A few days ago I talked about why you should try Linux. Today, to the chagrin of Linux fanboys everywhere, I will explore the other side of the issue with 11 reasons the average desktop user would want to avoid Linux.
So here we go! In no particular order, here are 11 reasons Linux sucks.
Reason #1: It’s Complicated
Linux is more complex than Windows or OS X. Sure, once you are familiar with Linux and its idiosyncrasies, it’s not hard to use. But the initial learning curve is steep.
As with several of the upcoming entries, this problem isn’t as severe as it was a few years ago. There are now a handful of distributions that work straight out of the box for most people, and setting them up is only slightly more difficult than a recent copy of Windows.
But even with those improvements, new users must, at least, sift through all the available distributions to find the easy ones, learn how to download the right install image, learn to burn the image to a disc or create a bootable USB thumb drive, get to the install portion, and decipher what each prompt is asking.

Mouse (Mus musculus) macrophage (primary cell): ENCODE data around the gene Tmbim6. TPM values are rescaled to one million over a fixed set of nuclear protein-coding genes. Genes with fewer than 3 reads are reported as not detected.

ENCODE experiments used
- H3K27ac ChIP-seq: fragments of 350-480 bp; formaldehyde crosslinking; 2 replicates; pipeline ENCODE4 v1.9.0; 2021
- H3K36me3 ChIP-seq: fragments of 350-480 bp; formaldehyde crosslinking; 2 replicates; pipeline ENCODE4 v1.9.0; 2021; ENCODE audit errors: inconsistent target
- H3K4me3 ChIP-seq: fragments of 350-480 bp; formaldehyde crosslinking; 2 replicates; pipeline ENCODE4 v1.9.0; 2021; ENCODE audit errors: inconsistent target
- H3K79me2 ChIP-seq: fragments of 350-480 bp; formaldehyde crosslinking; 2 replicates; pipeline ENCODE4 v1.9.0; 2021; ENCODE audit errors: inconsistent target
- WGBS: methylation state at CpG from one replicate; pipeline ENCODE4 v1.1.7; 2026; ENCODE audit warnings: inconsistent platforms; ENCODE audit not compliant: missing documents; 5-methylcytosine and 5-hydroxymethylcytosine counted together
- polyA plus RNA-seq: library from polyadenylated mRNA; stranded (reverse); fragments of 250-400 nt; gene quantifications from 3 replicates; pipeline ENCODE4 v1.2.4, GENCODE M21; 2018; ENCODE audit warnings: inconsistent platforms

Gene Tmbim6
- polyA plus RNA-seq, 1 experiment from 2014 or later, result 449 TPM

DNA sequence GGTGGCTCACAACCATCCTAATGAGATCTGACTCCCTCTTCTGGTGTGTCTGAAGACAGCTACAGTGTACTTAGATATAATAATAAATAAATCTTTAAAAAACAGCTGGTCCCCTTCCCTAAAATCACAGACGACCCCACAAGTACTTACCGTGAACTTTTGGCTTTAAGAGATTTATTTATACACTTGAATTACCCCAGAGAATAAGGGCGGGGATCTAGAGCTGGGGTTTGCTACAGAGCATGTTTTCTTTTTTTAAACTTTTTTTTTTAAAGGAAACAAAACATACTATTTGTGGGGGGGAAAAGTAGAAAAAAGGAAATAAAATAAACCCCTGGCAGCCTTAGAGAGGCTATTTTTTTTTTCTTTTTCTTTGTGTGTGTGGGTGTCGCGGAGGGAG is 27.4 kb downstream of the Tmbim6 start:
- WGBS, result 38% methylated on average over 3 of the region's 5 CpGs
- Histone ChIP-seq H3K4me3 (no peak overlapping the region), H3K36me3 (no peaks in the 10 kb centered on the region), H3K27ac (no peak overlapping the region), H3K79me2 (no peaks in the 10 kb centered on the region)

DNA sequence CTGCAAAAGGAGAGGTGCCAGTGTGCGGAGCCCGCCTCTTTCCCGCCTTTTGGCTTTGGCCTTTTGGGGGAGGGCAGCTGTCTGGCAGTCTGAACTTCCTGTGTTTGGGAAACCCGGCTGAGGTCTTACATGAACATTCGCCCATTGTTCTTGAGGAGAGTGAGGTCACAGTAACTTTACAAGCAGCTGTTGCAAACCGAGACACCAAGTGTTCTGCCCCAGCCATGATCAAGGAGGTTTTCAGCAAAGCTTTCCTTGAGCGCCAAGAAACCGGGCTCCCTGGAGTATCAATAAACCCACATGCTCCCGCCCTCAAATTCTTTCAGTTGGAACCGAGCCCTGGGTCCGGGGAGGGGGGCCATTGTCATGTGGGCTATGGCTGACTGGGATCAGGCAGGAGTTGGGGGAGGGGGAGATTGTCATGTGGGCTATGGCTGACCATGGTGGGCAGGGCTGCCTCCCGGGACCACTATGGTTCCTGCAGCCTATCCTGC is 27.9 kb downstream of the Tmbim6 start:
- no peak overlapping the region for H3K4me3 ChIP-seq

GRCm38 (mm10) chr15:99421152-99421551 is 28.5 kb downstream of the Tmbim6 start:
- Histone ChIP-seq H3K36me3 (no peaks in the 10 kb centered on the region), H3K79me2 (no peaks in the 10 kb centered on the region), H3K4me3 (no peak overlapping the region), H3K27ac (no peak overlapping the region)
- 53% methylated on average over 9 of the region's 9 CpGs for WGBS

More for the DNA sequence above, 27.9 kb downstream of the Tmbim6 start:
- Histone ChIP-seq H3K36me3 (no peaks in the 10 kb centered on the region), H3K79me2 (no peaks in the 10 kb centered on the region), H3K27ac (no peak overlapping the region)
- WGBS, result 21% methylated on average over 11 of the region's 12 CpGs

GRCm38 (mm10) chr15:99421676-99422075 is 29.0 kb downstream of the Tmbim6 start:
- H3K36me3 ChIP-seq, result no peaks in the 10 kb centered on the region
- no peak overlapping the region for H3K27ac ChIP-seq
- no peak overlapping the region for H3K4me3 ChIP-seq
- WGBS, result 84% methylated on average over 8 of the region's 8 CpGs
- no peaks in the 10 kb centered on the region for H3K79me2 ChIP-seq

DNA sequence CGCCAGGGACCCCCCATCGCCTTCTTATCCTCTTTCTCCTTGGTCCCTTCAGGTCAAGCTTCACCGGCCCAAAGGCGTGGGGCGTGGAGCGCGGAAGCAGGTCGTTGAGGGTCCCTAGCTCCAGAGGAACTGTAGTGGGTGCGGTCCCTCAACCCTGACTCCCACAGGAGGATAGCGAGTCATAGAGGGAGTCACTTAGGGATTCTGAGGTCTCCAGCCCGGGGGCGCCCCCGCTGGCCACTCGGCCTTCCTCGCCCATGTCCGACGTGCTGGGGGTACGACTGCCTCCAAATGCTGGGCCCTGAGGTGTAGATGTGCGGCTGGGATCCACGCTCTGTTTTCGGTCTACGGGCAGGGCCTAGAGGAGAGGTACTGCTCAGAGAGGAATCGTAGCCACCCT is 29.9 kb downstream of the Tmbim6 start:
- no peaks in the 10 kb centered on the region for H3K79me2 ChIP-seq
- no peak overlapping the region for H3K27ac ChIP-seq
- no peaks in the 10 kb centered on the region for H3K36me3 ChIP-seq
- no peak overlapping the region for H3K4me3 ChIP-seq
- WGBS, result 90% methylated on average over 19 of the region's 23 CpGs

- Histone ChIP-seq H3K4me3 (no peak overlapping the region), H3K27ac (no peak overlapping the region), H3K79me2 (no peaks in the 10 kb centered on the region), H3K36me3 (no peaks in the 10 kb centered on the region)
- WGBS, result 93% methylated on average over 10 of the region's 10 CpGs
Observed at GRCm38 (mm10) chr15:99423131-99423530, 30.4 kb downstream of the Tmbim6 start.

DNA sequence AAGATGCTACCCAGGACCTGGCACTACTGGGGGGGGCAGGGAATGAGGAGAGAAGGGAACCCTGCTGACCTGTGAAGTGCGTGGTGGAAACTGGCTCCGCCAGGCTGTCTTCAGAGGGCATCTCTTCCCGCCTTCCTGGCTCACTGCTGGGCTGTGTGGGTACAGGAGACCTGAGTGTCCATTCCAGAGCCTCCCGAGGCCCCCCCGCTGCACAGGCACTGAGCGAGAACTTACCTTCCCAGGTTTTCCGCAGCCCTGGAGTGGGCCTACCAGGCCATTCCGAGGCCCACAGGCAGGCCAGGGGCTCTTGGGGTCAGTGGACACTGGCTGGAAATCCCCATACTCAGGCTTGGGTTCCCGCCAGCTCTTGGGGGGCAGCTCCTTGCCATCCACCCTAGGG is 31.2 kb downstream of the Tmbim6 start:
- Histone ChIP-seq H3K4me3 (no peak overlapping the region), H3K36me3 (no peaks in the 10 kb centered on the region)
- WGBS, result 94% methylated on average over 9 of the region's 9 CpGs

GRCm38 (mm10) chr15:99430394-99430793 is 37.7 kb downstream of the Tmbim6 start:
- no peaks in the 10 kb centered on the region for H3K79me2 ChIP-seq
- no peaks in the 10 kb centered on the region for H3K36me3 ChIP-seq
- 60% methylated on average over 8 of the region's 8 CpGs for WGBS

This is not an insignificant hurdle for many people. Good Linux users are good because they experiment and seek more information. If you are unable, or unwilling, to learn and work through Linux’s complexities, you may want to avoid Linux.
Reason #2: You’re Alone… Almost
How many Linux users are there? It’s difficult to pinpoint this exactly, but relatively speaking, it is safe to say not many.
Problems you encounter are your responsibility to fix. You can’t pop into any computer repair shop with your Debian rig and get help. The only help you’re going to get is through Linux forums, IRC channels, mailing lists, and occasionally fantastic Linux blogs such as Down To Earth Linux. ?
Not everyone has a problem with this. I fix my own computers, and vastly prefer talking via typed messages over the Internet, than in person or over the telephone. It’s my mindset. But for many, this is horrible and a valid reason to avoid Linux.